Rio Tinto has called on businesses to be more transparent about their tax affairs after the global miner paid almost $9 billion in taxes in Australia last year.
Rio's latest tax-paid report for 2012 shows the company paid $11.6 billion in taxes globally, including $8.9 billion in Australia.
"We are fully supportive of the efforts to spread this kind of good practice more broadly," Rio's chief executive Sam Walsh told a pre-G8 summit event in the United Kingdom on Saturday.
"This should be pursued in a sensible way, with a clear and consistent global standard for extractive industry tax reporting that keeps the focus on fighting corruption and the burden on business manageable."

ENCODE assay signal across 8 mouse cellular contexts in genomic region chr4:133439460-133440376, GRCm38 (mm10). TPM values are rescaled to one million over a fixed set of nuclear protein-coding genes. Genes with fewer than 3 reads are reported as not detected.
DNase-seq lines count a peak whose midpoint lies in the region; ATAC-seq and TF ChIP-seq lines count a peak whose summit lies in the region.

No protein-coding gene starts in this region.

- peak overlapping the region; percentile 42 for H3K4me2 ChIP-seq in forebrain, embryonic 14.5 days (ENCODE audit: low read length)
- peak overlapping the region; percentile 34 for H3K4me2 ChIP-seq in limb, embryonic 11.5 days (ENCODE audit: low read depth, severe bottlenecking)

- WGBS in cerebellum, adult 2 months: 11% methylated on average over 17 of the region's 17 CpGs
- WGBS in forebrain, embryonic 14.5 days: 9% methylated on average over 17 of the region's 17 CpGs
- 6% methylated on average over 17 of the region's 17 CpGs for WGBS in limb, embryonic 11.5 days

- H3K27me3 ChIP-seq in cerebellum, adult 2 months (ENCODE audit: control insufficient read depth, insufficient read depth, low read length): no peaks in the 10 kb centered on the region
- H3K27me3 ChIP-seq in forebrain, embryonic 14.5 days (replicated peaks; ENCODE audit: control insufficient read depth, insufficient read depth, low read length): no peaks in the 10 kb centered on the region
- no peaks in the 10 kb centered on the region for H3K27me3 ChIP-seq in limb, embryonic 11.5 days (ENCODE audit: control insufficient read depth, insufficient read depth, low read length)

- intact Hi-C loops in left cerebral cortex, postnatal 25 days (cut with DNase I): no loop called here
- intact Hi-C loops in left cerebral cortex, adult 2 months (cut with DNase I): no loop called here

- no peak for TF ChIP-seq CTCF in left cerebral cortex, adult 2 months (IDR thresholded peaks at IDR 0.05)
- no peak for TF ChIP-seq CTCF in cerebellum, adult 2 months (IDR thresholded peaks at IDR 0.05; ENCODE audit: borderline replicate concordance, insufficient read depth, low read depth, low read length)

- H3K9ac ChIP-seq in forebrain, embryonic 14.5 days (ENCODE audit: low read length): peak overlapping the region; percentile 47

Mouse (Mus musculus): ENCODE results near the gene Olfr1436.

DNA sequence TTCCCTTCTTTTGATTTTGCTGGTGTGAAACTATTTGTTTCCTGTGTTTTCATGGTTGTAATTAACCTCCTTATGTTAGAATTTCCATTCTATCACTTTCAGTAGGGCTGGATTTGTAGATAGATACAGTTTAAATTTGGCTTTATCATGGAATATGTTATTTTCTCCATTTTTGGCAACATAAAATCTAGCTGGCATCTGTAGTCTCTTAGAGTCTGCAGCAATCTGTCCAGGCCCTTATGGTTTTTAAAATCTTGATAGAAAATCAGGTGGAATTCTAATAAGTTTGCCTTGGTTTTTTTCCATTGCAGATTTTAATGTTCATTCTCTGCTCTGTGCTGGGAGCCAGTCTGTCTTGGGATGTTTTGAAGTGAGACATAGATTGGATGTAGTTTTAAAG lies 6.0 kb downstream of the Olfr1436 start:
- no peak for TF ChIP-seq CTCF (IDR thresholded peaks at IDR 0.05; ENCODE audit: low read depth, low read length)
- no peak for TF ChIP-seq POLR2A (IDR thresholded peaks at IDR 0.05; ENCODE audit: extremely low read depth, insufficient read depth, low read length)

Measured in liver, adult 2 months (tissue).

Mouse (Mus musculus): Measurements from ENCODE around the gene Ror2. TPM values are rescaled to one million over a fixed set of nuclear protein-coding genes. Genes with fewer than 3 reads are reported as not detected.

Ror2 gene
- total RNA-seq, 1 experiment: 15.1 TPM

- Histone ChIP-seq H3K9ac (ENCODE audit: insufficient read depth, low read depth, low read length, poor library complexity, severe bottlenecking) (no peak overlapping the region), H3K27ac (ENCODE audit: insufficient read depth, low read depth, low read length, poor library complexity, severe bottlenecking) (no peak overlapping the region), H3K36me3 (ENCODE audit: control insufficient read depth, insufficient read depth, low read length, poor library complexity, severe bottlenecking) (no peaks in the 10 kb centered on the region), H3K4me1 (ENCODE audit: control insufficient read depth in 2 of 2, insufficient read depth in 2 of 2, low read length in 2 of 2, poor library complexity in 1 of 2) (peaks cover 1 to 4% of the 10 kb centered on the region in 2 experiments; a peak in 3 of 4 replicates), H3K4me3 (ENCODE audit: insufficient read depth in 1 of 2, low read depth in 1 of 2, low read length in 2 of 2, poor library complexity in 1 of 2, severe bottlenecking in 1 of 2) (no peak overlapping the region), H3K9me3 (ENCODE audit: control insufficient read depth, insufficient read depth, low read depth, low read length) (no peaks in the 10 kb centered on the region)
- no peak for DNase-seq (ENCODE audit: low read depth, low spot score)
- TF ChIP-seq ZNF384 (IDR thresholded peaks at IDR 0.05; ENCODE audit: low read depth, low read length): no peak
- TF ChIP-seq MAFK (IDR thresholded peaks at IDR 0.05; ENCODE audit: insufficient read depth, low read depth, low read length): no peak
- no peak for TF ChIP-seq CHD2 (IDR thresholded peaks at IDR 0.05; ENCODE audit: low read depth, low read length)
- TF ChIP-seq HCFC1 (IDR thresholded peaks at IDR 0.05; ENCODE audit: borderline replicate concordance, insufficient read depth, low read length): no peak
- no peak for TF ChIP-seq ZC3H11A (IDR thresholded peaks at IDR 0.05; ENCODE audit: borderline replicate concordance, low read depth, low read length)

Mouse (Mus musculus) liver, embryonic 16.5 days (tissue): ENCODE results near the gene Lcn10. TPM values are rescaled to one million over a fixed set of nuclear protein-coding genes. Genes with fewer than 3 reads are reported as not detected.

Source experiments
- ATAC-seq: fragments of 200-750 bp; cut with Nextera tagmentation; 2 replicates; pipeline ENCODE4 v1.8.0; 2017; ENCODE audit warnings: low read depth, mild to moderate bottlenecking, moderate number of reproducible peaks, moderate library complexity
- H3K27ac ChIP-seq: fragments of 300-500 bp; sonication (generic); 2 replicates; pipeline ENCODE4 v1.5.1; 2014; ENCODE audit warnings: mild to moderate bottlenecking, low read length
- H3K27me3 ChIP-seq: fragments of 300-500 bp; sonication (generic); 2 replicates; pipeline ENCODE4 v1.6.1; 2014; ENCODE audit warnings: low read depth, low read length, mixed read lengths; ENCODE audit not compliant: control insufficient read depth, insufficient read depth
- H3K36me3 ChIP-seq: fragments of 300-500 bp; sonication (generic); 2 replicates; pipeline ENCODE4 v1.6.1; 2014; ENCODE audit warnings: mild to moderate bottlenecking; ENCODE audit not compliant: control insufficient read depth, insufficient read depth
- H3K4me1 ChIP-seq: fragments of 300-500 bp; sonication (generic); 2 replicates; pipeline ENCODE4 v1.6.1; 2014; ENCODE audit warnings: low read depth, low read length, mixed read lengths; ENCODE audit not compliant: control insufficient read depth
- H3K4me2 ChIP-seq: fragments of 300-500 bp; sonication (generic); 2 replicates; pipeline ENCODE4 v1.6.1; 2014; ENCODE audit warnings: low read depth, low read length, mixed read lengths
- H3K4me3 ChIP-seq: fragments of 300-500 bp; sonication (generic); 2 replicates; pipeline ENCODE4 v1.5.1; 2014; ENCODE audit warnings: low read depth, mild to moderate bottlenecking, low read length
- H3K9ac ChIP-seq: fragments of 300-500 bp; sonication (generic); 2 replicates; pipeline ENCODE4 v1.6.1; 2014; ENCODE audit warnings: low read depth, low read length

He added that governments needed to take further steps to encourage growth in the developing world and to tackle poverty.
"Rio Tinto supports the UK government's call for a global push on responsible trade and investment to help fuel development and the fight against poverty," he said.
During 2012 the world's second biggest iron ore miner paid $6.7 billion in taxes to the Australian federal government, $1.6 billion in Western Australia, $326 million in Queensland and $229 million in NSW.
The report, released in March, also showed the company paid more than $1 billion in tax in Canada, $373 million in the US, $331 million in Chile, $280 million in Mongolia and $156 million in South Africa.
In addition Rio said early estimates indicated that the company's Oyu Tolgoi gold and copper mine in Mongolia would have a phenomenal impact on the Mongolian economy, increasing the country's GDP by a third and affecting the exchange rate.
"When fully operational it will be one of the world's top five copper producers and also a significant producer of gold," the company said in a statement.